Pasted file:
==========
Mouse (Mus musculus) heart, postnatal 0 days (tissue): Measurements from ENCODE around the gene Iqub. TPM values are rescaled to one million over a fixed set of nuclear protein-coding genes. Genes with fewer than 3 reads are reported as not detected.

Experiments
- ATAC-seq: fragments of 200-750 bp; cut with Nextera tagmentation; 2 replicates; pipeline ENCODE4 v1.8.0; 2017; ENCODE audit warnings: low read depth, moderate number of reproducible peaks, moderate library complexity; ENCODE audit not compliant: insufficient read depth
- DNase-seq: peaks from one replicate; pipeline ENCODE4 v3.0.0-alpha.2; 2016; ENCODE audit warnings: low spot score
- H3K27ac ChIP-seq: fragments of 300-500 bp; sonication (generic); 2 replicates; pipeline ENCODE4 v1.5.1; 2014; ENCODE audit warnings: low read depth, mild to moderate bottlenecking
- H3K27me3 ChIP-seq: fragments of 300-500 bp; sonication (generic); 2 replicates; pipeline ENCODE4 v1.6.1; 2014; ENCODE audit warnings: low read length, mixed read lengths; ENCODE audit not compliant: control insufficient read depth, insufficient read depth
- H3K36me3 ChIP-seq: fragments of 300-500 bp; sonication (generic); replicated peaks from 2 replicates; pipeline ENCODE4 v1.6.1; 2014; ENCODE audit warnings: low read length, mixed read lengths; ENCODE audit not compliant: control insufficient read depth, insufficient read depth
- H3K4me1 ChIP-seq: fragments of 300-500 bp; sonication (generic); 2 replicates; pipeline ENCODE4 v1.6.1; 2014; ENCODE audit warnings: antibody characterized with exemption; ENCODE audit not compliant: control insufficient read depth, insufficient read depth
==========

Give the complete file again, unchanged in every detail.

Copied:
Mouse (Mus musculus) heart, postnatal 0 days (tissue): Measurements from ENCODE around the gene Iqub. TPM values are rescaled to one million over a fixed set of nuclear protein-coding genes. Genes with fewer than 3 reads are reported as not detected.

Experiments
- ATAC-seq: fragments of 200-750 bp; cut with Nextera tagmentation; 2 replicates; pipeline ENCODE4 v1.8.0; 2017; ENCODE audit warnings: low read depth, moderate number of reproducible peaks, moderate library complexity; ENCODE audit not compliant: insufficient read depth
- DNase-seq: peaks from one replicate; pipeline ENCODE4 v3.0.0-alpha.2; 2016; ENCODE audit warnings: low spot score
- H3K27ac ChIP-seq: fragments of 300-500 bp; sonication (generic); 2 replicates; pipeline ENCODE4 v1.5.1; 2014; ENCODE audit warnings: low read depth, mild to moderate bottlenecking
- H3K27me3 ChIP-seq: fragments of 300-500 bp; sonication (generic); 2 replicates; pipeline ENCODE4 v1.6.1; 2014; ENCODE audit warnings: low read length, mixed read lengths; ENCODE audit not compliant: control insufficient read depth, insufficient read depth
- H3K36me3 ChIP-seq: fragments of 300-500 bp; sonication (generic); replicated peaks from 2 replicates; pipeline ENCODE4 v1.6.1; 2014; ENCODE audit warnings: low read length, mixed read lengths; ENCODE audit not compliant: control insufficient read depth, insufficient read depth
- H3K4me1 ChIP-seq: fragments of 300-500 bp; sonication (generic); 2 replicates; pipeline ENCODE4 v1.6.1; 2014; ENCODE audit warnings: antibody characterized with exemption; ENCODE audit not compliant: control insufficient read depth, insufficient read depth